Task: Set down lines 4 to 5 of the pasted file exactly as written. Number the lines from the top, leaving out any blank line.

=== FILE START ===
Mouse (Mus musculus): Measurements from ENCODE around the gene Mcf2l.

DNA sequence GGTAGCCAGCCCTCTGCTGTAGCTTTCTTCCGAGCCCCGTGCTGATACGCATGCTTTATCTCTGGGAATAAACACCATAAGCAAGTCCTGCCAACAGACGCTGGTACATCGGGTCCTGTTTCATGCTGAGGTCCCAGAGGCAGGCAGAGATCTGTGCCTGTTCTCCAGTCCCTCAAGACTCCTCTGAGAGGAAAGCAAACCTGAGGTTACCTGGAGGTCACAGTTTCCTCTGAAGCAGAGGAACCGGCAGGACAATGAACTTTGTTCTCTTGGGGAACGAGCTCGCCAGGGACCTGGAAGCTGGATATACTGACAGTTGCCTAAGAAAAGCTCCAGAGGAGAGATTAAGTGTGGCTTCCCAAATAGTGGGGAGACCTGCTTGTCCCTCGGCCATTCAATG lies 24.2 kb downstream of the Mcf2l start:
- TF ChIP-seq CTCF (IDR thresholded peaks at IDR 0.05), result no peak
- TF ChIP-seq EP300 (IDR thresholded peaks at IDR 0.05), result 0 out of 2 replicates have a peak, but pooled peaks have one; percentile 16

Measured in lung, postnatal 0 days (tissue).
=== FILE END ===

- TF ChIP-seq EP300 (IDR thresholded peaks at IDR 0.05), result 0 out of 2 replicates have a peak, but pooled peaks have one; percentile 16

Measured in lung, postnatal 0 days (tissue).